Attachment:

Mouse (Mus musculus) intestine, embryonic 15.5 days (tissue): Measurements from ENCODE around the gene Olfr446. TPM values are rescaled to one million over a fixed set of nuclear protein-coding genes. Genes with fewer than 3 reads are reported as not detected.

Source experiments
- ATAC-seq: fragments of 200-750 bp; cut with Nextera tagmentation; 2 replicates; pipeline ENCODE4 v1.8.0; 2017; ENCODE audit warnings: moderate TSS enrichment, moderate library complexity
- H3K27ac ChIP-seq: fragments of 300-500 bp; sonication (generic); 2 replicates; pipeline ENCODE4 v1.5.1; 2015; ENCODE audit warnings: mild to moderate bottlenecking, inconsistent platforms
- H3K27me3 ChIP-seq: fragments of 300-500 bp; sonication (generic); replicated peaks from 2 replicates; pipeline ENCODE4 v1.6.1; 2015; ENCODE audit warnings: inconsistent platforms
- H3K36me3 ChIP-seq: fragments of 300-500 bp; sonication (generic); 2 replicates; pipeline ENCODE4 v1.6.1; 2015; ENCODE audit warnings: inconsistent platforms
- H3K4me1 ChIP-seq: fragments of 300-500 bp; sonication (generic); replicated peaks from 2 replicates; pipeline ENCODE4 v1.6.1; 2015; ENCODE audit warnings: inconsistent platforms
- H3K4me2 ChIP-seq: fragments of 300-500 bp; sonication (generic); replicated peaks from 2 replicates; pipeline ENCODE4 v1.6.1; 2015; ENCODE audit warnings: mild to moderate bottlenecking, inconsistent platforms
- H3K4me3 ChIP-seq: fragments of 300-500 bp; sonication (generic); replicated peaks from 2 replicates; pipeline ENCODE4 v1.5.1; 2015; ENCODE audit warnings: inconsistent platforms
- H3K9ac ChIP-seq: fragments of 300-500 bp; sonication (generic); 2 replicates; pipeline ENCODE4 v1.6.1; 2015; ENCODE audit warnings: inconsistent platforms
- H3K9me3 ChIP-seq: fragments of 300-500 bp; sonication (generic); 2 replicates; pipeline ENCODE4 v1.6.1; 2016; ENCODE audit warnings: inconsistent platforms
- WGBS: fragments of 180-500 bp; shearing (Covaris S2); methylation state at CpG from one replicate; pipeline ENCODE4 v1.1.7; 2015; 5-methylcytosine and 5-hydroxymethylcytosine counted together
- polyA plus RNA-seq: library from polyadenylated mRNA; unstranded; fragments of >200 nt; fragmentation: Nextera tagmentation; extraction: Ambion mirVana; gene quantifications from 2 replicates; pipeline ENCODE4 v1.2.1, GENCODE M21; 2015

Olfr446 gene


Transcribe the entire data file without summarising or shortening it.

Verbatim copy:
Mouse (Mus musculus) intestine, embryonic 15.5 days (tissue): Measurements from ENCODE around the gene Olfr446. TPM values are rescaled to one million over a fixed set of nuclear protein-coding genes. Genes with fewer than 3 reads are reported as not detected.

Source experiments
- ATAC-seq: fragments of 200-750 bp; cut with Nextera tagmentation; 2 replicates; pipeline ENCODE4 v1.8.0; 2017; ENCODE audit warnings: moderate TSS enrichment, moderate library complexity
- H3K27ac ChIP-seq: fragments of 300-500 bp; sonication (generic); 2 replicates; pipeline ENCODE4 v1.5.1; 2015; ENCODE audit warnings: mild to moderate bottlenecking, inconsistent platforms
- H3K27me3 ChIP-seq: fragments of 300-500 bp; sonication (generic); replicated peaks from 2 replicates; pipeline ENCODE4 v1.6.1; 2015; ENCODE audit warnings: inconsistent platforms
- H3K36me3 ChIP-seq: fragments of 300-500 bp; sonication (generic); 2 replicates; pipeline ENCODE4 v1.6.1; 2015; ENCODE audit warnings: inconsistent platforms
- H3K4me1 ChIP-seq: fragments of 300-500 bp; sonication (generic); replicated peaks from 2 replicates; pipeline ENCODE4 v1.6.1; 2015; ENCODE audit warnings: inconsistent platforms
- H3K4me2 ChIP-seq: fragments of 300-500 bp; sonication (generic); replicated peaks from 2 replicates; pipeline ENCODE4 v1.6.1; 2015; ENCODE audit warnings: mild to moderate bottlenecking, inconsistent platforms
- H3K4me3 ChIP-seq: fragments of 300-500 bp; sonication (generic); replicated peaks from 2 replicates; pipeline ENCODE4 v1.5.1; 2015; ENCODE audit warnings: inconsistent platforms
- H3K9ac ChIP-seq: fragments of 300-500 bp; sonication (generic); 2 replicates; pipeline ENCODE4 v1.6.1; 2015; ENCODE audit warnings: inconsistent platforms
- H3K9me3 ChIP-seq: fragments of 300-500 bp; sonication (generic); 2 replicates; pipeline ENCODE4 v1.6.1; 2016; ENCODE audit warnings: inconsistent platforms
- WGBS: fragments of 180-500 bp; shearing (Covaris S2); methylation state at CpG from one replicate; pipeline ENCODE4 v1.1.7; 2015; 5-methylcytosine and 5-hydroxymethylcytosine counted together
- polyA plus RNA-seq: library from polyadenylated mRNA; unstranded; fragments of >200 nt; fragmentation: Nextera tagmentation; extraction: Ambion mirVana; gene quantifications from 2 replicates; pipeline ENCODE4 v1.2.1, GENCODE M21; 2015

Olfr446 gene